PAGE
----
In this chapter, we're going to be taking a look at some of the preset flow types that are available in particle flow, as each one of them can prove to be extremely useful as a quick start solution when working on certain projects. In this particular video, we will start to look at what is probably the most widely used of these preset flows, which would be the standard flow. This is more than likely the option that we would want to choose whenever it is that we need a quick start solution that has all of the operators required for basic particle emission set up and ready to go.
To first of all create and then of course examine a standard flow, we will need to hit the six key so as to bring up the particle view window. Once we've done that, if we take a look down in the depot or depot section, you can see that we have a number of preset flow types available, all of which have been very usefully grouped together right at the head of our depot listing. This is a nice little workflow helper that makes it quick and easy for us to locate and use whichever flow or flows can get us up and running with our current effect.
Creating the standard flow itself is as simple as clicking on its name in the depot, and then dragging it out into the workspace of event display area to give it it's official title. All that does in our scene, is create a particle flow source icon located exactly at the world origin which is zero, zero, zero in terms of the x, y and zed or z coordinates. Now if you don't see the helper show up in the viewport, you may just need to refresh things a little, by either hitting the apostrophe key or just middle mouse clicking in the view.
Now a couple of work flow tips well worth knowing about here would be, firstly if I decide that I don't actually want to keep this particle flow source in the scene any longer, selecting the helper object and then hitting the delete key will only get rid of the icon itself. And what you see in particle view is that this turns our source event into just a regular event, having it renamed to event zero zero two. What it doesn't do, as you can clearly see, is actually clear out or clean up the particle view work space for us.
If we wanted these nodes deleted also, we would have to do that manually. In fact, let's just go ahead and do that here. A much more efficient approach to deleting a particle flow source from the scene, if I just drag another standard for, for myself here would be to select the particle flow source event in particle view and then hit the delete key. This not only clears our particle view but it also get rid of the particle flow source icon from the scene as well. Now obviously, this is a much more efficient way to work.
Something else to be aware of when creating a standard flow by dragging from the depot, is the fact that our particle flow source icons orientation in the scene will be affected by our choice of which view-pod is currently set as active. So with my perspective view set as active as it is, if I drag a flow into the workspace now, you can see, our particle flow source icon is created on the home grid with its directional arrow pointing down. Meaning the particles will travel in a negative zed, or Z, direction.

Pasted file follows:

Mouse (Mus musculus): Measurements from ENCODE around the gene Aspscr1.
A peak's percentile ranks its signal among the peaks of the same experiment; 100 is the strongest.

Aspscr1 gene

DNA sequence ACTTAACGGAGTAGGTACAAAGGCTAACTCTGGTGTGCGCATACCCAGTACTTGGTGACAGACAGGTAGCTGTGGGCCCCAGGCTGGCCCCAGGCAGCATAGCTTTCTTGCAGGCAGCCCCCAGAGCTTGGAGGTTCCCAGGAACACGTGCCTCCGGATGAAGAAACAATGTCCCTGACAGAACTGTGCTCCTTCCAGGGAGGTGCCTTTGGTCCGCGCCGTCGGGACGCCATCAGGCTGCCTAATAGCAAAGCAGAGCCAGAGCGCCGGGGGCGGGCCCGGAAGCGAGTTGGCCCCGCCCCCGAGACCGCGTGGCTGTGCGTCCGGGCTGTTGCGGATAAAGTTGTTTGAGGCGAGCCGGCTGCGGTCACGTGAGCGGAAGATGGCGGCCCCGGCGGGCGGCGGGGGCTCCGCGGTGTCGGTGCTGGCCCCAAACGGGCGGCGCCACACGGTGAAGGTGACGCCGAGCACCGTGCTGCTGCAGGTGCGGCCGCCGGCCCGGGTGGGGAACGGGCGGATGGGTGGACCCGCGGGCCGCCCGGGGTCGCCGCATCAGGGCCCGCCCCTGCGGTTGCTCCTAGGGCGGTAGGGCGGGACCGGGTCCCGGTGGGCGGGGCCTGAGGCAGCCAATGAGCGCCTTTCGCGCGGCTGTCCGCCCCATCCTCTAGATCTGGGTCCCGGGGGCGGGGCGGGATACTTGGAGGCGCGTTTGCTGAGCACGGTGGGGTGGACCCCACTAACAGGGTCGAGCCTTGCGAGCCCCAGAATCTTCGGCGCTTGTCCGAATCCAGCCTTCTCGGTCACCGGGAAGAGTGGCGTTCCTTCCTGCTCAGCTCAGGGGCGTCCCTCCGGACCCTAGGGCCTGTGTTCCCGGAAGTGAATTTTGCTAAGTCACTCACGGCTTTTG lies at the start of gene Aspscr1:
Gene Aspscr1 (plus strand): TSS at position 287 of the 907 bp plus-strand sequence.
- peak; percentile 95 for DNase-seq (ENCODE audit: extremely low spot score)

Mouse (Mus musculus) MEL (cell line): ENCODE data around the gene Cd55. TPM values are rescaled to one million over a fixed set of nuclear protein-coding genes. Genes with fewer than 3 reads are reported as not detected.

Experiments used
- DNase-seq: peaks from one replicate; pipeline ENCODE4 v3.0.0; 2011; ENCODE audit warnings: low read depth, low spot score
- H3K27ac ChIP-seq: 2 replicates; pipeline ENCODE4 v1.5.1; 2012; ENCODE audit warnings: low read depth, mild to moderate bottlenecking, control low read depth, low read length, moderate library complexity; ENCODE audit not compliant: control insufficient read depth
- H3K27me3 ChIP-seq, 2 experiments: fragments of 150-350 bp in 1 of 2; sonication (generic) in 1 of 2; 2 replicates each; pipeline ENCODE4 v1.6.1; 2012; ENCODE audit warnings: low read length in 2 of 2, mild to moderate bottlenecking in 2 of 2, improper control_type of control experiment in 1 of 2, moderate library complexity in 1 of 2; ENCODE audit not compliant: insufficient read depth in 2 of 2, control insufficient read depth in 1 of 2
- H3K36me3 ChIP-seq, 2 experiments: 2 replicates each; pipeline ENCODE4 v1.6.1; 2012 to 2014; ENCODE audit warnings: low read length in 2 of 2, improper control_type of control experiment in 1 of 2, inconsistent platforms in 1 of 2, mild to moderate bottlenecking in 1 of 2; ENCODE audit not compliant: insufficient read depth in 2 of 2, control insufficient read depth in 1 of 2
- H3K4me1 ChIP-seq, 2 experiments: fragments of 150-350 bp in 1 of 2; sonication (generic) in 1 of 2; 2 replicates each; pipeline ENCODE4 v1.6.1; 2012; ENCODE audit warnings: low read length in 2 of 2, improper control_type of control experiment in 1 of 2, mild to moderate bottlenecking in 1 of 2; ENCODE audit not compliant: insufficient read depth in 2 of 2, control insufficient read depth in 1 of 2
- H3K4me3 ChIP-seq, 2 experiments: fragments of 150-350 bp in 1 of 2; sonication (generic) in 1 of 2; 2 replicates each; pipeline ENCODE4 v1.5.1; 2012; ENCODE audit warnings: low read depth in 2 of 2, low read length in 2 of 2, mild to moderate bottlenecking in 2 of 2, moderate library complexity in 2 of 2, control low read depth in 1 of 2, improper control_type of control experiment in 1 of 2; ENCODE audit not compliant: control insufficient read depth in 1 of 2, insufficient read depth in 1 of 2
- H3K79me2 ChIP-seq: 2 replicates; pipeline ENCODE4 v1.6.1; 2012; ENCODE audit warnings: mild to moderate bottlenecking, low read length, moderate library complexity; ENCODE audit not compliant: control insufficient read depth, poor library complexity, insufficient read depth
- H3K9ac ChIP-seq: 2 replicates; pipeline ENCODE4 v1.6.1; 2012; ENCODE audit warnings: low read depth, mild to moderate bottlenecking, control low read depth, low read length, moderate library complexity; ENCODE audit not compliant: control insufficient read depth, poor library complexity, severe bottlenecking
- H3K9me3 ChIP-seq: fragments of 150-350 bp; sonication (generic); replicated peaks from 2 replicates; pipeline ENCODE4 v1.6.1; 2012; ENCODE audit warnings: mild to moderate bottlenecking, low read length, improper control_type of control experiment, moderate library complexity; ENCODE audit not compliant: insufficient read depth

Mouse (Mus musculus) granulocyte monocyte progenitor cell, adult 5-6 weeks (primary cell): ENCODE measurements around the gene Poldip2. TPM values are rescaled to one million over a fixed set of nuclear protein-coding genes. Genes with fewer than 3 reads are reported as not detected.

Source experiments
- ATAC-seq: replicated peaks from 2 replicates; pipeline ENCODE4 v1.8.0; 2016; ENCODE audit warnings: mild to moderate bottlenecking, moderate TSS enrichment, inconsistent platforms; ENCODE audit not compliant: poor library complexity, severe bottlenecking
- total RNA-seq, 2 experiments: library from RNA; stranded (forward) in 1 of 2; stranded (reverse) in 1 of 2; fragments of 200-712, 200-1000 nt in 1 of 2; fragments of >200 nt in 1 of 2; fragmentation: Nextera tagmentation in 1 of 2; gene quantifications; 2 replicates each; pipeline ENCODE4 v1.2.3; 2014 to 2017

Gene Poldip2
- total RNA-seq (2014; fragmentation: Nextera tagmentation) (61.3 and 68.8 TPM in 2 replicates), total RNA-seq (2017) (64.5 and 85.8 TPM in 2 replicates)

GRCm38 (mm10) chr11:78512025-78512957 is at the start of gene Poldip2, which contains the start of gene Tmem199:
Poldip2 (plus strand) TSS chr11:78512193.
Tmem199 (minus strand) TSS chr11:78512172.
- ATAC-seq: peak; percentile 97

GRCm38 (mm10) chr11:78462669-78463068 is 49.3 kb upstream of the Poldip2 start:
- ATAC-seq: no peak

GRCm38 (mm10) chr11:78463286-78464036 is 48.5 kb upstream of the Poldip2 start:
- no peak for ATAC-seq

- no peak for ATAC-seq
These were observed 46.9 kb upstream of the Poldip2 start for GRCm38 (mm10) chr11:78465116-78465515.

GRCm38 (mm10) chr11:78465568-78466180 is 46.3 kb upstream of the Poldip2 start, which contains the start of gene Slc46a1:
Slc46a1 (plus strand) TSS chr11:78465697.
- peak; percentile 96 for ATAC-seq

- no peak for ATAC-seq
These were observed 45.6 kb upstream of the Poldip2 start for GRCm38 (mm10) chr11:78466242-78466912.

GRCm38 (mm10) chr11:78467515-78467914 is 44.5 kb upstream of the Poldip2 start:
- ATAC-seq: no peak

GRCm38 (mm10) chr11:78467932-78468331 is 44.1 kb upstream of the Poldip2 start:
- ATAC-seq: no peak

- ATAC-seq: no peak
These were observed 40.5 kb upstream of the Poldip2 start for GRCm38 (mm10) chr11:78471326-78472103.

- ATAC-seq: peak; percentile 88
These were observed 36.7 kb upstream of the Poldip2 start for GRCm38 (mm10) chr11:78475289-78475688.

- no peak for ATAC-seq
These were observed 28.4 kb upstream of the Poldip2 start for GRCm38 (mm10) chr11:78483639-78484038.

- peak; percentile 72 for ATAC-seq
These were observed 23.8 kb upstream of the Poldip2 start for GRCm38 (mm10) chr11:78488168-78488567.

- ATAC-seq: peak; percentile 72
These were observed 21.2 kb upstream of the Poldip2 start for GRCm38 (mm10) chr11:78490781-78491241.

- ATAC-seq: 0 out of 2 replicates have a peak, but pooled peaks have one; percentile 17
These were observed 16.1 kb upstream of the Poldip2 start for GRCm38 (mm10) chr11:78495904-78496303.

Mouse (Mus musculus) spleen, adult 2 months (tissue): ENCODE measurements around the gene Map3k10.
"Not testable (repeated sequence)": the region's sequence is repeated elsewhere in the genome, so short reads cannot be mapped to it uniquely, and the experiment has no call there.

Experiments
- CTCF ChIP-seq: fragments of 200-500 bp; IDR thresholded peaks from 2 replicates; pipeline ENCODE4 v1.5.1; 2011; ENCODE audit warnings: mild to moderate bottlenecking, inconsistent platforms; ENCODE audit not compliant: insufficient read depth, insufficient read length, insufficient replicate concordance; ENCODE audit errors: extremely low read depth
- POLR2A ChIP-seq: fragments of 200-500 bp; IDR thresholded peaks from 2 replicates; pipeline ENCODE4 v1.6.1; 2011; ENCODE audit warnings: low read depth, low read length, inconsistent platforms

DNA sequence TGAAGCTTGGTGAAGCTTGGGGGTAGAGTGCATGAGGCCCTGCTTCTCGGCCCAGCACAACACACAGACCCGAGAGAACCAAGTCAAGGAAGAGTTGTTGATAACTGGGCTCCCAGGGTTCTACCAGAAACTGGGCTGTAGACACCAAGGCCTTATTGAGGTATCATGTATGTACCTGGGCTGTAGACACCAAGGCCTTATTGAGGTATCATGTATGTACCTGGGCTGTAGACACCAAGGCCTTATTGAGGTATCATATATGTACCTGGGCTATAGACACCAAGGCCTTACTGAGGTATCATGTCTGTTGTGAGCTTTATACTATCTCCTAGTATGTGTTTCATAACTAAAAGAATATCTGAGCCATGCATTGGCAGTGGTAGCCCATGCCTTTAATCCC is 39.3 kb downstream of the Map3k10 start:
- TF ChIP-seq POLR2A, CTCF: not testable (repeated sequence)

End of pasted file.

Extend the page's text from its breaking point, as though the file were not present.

However, if I just delete that flow from particle view, and then make my left view active by middle mouse clicking in it, you can see that now when we drag out a standard flow, the particle flow source icon is created on the home grid for this view and is now oriented along the x axis. Meaning the particles will be traveling in a positive x direction. Now the same behavior would hold true for using other views also. With the front view active, we would align to the Y axes with particles traveling in positive Y direction.
And if we use the top view, well actually in that instance, we would get behavior identical to that scene a moment or two ago, when we used the perspective view as the active one. Now one thing we have already noted in chapter one of this course, was the fact that we can create a particle flow source icon in the scene in the same manner, as used to create to many objects in 3dsMax. That is, we can simply select the tool option and then left mouse click and drag in the view port. In, fact, let's just clear out particle view and minimize it here, and do just that.
So, from the geometry section of the create tab, let's access our drop down list and select particle systems from the options. Then, with the particle flow source button selected, let's left click and drag in the view-port to create our source. And then just right click to exit create mode. Now what we didn't highlight in our chapter one video, was the fact that whenever we create a particle flow source icon in this manner, we are in fact creating a standard flow at the same time. And if we just bring back particle view, we can see that that is indeed the case.
Well, now that we know how to create, orient and even cleanly delete a standard flow from the scene, let's move on and look at a breakdown of just what the standard flow itself consists of in terms of the operators being used as well as the functions that they are there to perform.
- Deconstructing a flow
- Making use of events
- Creating a standard flow
- Reusing effects
- Adjusting the Birth, Speed, Shape, and other operators
- Making tests that create events
- Creating rainfall
- Setting up a Splash system